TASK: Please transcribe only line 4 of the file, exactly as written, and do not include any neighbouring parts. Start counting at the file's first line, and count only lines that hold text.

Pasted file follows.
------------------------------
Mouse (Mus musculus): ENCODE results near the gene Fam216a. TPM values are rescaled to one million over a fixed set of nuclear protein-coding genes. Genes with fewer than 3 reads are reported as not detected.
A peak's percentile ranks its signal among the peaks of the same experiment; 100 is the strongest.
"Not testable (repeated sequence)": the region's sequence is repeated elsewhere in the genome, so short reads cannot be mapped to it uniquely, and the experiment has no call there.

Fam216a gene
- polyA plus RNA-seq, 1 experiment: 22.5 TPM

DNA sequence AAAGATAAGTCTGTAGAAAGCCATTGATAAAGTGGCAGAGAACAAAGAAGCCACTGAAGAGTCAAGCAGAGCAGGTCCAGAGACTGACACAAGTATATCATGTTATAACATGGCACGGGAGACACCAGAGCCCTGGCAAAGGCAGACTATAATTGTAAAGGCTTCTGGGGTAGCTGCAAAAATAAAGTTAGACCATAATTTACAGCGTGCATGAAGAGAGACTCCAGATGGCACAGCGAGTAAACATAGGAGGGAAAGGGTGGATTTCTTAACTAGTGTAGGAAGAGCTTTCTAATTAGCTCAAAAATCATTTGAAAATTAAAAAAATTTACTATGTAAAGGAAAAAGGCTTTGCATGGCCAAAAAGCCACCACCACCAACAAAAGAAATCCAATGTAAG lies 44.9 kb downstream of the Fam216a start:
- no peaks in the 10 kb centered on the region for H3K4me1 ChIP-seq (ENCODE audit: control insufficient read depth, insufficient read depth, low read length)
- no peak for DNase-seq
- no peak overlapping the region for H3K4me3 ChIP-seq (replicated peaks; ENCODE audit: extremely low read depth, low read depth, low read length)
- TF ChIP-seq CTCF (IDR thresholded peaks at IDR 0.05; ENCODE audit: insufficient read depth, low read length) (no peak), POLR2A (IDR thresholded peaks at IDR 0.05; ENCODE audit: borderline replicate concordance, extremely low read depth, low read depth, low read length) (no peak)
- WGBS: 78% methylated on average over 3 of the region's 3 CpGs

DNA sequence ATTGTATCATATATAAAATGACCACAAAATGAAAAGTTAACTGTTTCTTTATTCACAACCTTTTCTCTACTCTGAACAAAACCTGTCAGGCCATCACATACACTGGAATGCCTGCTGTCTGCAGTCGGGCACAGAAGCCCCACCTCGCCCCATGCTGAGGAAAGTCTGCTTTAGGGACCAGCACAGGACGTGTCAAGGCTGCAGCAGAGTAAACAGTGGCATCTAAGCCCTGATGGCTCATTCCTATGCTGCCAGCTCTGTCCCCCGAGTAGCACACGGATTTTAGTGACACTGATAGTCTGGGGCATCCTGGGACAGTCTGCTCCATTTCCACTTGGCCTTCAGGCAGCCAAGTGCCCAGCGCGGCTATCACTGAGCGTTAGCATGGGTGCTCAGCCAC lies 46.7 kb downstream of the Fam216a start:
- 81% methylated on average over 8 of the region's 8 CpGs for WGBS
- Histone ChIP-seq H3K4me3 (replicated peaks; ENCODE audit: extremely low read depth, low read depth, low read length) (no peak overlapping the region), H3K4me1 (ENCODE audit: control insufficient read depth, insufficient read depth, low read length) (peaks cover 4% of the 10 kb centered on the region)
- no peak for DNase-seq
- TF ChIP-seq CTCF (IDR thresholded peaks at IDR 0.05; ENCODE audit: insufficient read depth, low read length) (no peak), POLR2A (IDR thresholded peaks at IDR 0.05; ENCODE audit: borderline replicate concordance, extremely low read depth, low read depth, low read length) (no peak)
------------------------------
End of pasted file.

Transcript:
Fam216a gene